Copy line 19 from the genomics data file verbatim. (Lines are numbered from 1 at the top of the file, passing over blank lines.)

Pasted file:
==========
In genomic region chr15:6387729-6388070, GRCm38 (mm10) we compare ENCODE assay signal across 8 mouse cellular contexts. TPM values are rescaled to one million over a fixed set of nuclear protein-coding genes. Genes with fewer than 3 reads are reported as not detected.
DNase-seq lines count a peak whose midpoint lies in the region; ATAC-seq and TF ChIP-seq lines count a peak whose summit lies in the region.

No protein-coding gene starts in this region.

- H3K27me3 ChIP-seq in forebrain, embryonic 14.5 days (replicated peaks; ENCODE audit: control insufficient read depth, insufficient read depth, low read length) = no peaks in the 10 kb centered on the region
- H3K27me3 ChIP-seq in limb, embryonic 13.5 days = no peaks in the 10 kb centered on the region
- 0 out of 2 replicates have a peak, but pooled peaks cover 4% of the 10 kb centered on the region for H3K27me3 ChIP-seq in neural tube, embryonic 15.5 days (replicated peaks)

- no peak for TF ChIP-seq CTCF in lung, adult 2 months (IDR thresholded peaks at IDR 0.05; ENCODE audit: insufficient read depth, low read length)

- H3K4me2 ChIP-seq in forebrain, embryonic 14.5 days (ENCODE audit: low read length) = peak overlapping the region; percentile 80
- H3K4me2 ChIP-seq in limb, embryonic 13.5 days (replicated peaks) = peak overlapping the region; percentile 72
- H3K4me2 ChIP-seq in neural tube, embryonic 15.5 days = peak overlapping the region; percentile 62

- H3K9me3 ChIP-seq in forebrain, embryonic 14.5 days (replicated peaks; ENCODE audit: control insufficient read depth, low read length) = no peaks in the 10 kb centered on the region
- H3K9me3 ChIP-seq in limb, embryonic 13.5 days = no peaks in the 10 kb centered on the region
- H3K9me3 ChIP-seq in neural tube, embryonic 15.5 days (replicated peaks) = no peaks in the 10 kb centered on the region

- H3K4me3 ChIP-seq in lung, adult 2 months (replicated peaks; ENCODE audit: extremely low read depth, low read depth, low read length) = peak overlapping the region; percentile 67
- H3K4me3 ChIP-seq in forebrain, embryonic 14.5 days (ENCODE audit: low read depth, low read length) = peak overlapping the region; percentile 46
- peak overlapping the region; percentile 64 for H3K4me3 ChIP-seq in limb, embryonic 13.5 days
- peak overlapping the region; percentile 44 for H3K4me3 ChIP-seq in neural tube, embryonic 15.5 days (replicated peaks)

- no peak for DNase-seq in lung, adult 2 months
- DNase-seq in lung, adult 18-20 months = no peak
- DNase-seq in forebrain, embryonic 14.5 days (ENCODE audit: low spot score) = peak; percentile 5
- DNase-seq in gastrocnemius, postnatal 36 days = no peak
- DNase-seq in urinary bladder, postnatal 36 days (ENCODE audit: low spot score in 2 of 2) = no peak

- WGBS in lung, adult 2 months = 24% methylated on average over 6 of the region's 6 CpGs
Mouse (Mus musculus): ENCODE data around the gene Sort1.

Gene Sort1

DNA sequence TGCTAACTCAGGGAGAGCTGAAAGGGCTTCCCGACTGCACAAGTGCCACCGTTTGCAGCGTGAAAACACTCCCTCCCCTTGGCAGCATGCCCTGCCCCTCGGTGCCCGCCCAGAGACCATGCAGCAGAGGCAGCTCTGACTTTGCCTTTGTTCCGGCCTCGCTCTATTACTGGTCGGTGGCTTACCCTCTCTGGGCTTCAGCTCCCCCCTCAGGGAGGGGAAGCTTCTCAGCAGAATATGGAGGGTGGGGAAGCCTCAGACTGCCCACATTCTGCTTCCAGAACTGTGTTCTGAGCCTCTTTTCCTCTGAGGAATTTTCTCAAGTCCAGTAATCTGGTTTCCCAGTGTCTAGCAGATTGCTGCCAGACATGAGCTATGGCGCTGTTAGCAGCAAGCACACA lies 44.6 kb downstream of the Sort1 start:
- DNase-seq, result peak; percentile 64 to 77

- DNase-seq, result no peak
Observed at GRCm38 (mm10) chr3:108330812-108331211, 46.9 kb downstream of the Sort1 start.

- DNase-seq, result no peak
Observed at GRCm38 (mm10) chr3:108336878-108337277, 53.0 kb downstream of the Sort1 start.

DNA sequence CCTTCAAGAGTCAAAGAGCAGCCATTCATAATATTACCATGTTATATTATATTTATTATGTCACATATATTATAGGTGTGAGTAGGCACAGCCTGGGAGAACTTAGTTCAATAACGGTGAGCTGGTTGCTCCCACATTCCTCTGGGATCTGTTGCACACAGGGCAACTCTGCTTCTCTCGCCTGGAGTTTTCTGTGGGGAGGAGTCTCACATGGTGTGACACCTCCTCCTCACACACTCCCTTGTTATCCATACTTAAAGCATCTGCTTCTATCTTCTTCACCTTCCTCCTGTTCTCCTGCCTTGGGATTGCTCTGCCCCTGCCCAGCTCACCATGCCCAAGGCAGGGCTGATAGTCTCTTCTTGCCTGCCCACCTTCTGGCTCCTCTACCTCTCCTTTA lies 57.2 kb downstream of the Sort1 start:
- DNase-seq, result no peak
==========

- DNase-seq in lung, adult 18-20 months = no peak